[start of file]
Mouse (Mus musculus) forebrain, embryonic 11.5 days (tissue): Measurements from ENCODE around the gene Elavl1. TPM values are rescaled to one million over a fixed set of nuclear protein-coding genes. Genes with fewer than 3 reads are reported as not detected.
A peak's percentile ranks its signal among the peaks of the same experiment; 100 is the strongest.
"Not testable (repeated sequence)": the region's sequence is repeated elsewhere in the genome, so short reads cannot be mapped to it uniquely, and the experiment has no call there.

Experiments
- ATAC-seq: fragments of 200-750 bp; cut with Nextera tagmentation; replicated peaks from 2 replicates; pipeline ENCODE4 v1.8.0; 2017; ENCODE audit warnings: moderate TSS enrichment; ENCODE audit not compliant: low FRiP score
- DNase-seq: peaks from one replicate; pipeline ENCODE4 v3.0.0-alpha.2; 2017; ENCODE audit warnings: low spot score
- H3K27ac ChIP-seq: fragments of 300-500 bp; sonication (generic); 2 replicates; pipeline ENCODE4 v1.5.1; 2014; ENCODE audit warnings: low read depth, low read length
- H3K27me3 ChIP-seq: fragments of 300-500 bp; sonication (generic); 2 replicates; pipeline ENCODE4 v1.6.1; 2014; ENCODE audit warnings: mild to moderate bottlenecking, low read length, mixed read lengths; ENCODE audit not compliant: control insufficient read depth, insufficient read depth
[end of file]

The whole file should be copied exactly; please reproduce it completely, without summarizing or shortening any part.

Mouse (Mus musculus) forebrain, embryonic 11.5 days (tissue): Measurements from ENCODE around the gene Elavl1. TPM values are rescaled to one million over a fixed set of nuclear protein-coding genes. Genes with fewer than 3 reads are reported as not detected.
A peak's percentile ranks its signal among the peaks of the same experiment; 100 is the strongest.
"Not testable (repeated sequence)": the region's sequence is repeated elsewhere in the genome, so short reads cannot be mapped to it uniquely, and the experiment has no call there.

Experiments
- ATAC-seq: fragments of 200-750 bp; cut with Nextera tagmentation; replicated peaks from 2 replicates; pipeline ENCODE4 v1.8.0; 2017; ENCODE audit warnings: moderate TSS enrichment; ENCODE audit not compliant: low FRiP score
- DNase-seq: peaks from one replicate; pipeline ENCODE4 v3.0.0-alpha.2; 2017; ENCODE audit warnings: low spot score
- H3K27ac ChIP-seq: fragments of 300-500 bp; sonication (generic); 2 replicates; pipeline ENCODE4 v1.5.1; 2014; ENCODE audit warnings: low read depth, low read length
- H3K27me3 ChIP-seq: fragments of 300-500 bp; sonication (generic); 2 replicates; pipeline ENCODE4 v1.6.1; 2014; ENCODE audit warnings: mild to moderate bottlenecking, low read length, mixed read lengths; ENCODE audit not compliant: control insufficient read depth, insufficient read depth